August 11


EYE FOR AN EYE---- Paralysis, eye gouging and crucifixion -- the Medieval and grotesque punishments faced by criminals in Saudi Arabia; Saudi Arabia continues use barbaric methods of execution claiming they are justified by the Quran and its traditions

Saudi Arabia has some of the most barbaric and bizarre punishments in the world. Public beheadings, amputations, eye for an eye retribution and flogging all form part of the justice system.

As The Sun reported this week, a murderer was crucified after being found guilty of repeatedly stabbing a woman, his body hung on a cross after execution.

Crown Prince Salman wants to make the desert kingdom a tech savvy 21st century nation and has introduced liberal reforms.

Yet for all his ambitions, the country still has the trappings of one caught in a altogether different era, particularly when it comes to its justice system.

Saudi Arabia retains the death penalty for a large number of offences including drug trafficking and "sorcery" as well as murder.

The majority of death sentences are carried out in public by beheading, drawing comparisons with the shocking brutality of the Islamic State.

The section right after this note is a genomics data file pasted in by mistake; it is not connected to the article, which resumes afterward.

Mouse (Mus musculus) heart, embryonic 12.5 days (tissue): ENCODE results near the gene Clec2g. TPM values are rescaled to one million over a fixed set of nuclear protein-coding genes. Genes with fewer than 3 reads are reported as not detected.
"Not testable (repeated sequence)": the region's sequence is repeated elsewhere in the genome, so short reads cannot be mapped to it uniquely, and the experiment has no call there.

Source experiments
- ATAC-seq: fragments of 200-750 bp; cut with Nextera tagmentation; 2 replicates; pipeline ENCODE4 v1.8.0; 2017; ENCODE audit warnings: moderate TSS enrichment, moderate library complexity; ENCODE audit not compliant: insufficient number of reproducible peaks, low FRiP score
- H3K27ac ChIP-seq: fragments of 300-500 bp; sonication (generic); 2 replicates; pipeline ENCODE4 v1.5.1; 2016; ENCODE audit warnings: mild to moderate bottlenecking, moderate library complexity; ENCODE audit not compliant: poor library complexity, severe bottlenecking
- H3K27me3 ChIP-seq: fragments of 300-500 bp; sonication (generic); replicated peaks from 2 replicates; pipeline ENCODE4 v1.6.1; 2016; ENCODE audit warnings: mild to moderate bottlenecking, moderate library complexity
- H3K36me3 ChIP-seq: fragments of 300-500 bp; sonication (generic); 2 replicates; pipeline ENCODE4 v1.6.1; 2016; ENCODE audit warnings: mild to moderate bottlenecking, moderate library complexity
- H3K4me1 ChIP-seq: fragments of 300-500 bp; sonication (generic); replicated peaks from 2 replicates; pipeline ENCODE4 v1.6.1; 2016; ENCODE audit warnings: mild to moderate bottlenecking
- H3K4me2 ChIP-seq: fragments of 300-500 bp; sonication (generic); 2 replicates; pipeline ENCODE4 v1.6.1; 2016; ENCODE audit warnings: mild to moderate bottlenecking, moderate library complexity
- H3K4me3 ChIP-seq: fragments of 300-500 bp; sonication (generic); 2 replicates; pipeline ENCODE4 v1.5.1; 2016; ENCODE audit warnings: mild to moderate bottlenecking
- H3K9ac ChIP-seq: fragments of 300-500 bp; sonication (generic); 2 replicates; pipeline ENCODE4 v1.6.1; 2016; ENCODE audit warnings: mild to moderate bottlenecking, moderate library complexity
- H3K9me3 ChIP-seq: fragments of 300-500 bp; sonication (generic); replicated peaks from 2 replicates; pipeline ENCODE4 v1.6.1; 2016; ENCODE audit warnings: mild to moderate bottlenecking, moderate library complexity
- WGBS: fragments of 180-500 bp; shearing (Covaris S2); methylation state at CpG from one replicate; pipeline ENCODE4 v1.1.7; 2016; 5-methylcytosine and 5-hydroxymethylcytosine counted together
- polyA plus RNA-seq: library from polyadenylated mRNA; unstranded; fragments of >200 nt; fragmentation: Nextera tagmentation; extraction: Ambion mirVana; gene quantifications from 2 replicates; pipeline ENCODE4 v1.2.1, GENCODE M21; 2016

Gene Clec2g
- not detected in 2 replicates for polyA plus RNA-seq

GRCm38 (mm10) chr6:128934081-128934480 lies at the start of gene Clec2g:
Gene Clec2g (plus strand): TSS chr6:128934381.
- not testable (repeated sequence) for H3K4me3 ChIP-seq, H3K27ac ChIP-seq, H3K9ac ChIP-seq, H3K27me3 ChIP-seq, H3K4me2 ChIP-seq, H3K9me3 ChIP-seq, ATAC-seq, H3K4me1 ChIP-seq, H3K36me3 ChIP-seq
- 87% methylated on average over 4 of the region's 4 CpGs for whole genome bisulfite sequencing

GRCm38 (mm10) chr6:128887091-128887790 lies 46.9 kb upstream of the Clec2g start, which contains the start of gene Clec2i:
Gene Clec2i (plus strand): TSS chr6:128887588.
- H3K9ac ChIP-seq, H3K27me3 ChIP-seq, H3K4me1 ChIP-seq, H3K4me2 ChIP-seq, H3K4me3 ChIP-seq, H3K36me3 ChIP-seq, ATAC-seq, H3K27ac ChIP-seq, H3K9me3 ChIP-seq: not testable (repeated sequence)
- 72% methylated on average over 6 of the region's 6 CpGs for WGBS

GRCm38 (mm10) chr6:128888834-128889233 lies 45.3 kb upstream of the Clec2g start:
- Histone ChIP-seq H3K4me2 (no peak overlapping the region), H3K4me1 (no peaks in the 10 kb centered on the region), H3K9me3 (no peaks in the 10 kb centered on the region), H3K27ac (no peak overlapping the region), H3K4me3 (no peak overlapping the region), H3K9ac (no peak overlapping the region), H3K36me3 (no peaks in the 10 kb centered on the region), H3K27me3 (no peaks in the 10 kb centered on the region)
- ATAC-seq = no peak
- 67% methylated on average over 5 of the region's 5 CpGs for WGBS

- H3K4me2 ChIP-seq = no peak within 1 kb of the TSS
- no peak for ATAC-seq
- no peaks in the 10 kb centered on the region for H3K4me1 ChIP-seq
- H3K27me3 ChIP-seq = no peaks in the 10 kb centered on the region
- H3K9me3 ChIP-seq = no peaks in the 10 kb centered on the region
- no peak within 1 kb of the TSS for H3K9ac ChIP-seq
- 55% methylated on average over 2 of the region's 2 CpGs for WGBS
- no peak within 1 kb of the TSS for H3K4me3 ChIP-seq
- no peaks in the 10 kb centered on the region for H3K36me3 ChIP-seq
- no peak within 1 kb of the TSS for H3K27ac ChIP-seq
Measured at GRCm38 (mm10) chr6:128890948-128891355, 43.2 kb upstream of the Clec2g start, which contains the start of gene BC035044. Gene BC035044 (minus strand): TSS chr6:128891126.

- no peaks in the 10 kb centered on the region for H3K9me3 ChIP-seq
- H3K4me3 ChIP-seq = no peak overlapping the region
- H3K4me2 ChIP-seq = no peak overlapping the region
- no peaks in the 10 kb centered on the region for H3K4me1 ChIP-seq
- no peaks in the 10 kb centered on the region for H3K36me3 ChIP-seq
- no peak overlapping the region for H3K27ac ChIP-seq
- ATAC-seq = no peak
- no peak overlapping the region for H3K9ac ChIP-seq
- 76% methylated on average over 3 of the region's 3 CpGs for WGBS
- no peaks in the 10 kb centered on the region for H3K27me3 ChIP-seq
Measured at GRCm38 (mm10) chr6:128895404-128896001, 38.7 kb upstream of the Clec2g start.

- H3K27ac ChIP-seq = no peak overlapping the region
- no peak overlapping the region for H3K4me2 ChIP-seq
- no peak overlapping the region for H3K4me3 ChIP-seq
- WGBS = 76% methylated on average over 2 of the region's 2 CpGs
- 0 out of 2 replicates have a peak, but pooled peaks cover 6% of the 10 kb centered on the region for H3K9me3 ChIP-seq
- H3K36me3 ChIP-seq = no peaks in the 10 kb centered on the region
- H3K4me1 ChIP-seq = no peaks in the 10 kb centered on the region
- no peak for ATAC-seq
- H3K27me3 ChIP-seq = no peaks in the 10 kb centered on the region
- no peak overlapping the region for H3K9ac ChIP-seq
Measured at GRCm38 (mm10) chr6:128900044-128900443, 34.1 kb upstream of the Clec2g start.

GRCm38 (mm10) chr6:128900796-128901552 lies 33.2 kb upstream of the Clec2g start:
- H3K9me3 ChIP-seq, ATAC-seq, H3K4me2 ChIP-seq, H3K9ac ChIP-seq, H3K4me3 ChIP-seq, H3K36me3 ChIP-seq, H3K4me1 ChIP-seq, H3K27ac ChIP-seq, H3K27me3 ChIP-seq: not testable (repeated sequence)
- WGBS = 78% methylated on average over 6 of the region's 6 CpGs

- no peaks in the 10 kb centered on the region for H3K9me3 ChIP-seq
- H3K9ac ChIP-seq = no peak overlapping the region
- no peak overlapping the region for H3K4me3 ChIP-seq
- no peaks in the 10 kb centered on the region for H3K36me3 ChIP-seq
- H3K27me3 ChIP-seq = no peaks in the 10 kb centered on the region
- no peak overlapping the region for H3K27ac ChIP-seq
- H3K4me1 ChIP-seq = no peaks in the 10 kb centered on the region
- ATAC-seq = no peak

The system is based on Shariah law, which the Saudis say is rooted in Islamic tradition and the Quran.

While they insist trials are conducted to the strictest standards of fairness, evidence has emerged from the country to suggest the opposite.

Trials are reported to have lasted a day and confessions extracted under torture.

The country has no written penal code and no code of criminal procedure and judicial procedure.

That allows courts wide powers to determine what constitutes a criminal offence and what sentences crimes deserve.

The only means of appeal is directly to the King, who decides whether the condemned lives or dies.

The list of punishments makes for grim reading.


Last year the kingdom year carried out 146 executions, the 3rd highest rate in the world behind China and Iran, according to Amnesty International.

In the first 4 months of this year alone it has carried out 86 beheadings, 1/2 of them for non-violent crimes such as drugs offences.

There has been a surge in executions since last month, with at least 27 people executed in July alone, say Amnesty International.

Beheading remains the most common form of execution and the sentence traditionally carried out in a public square on a Friday after prayers.

Deera Square in the centre of the capital Riyadh is known locally as "Chop Chop Square".

The work maybe grim but country's chief executioner appeared to take pride in his work.

After visiting the victim's family to see if they want to forgive the prisoner, they are then taken for beheading.

"When they get to the execution square, their strength drains away," the BBC reported Muhammad Saad al-Beshi as saying.

"Then I read the execution order, and at a signal I cut the prisoner's head off.".